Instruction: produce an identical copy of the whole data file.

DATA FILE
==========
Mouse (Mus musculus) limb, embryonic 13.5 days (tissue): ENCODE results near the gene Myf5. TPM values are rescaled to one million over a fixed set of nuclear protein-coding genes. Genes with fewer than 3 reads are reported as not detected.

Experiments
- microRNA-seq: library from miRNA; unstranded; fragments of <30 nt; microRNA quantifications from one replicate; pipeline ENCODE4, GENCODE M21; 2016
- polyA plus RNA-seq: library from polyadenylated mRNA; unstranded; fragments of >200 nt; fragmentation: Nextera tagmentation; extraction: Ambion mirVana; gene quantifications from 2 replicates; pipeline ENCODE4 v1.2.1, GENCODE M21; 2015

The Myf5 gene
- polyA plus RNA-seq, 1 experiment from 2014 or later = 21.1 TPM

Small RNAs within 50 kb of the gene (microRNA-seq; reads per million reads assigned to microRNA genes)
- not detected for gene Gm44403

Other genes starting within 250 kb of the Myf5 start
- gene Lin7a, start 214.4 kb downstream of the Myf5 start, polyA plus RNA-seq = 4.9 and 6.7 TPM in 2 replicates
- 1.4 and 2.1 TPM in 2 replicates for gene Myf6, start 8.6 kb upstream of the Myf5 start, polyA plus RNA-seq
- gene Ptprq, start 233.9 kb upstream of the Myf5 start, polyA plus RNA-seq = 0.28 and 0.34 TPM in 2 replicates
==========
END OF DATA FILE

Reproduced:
Mouse (Mus musculus) limb, embryonic 13.5 days (tissue): ENCODE results near the gene Myf5. TPM values are rescaled to one million over a fixed set of nuclear protein-coding genes. Genes with fewer than 3 reads are reported as not detected.

Experiments
- microRNA-seq: library from miRNA; unstranded; fragments of <30 nt; microRNA quantifications from one replicate; pipeline ENCODE4, GENCODE M21; 2016
- polyA plus RNA-seq: library from polyadenylated mRNA; unstranded; fragments of >200 nt; fragmentation: Nextera tagmentation; extraction: Ambion mirVana; gene quantifications from 2 replicates; pipeline ENCODE4 v1.2.1, GENCODE M21; 2015

The Myf5 gene
- polyA plus RNA-seq, 1 experiment from 2014 or later = 21.1 TPM

Small RNAs within 50 kb of the gene (microRNA-seq; reads per million reads assigned to microRNA genes)
- not detected for gene Gm44403

Other genes starting within 250 kb of the Myf5 start
- gene Lin7a, start 214.4 kb downstream of the Myf5 start, polyA plus RNA-seq = 4.9 and 6.7 TPM in 2 replicates
- 1.4 and 2.1 TPM in 2 replicates for gene Myf6, start 8.6 kb upstream of the Myf5 start, polyA plus RNA-seq
- gene Ptprq, start 233.9 kb upstream of the Myf5 start, polyA plus RNA-seq = 0.28 and 0.34 TPM in 2 replicates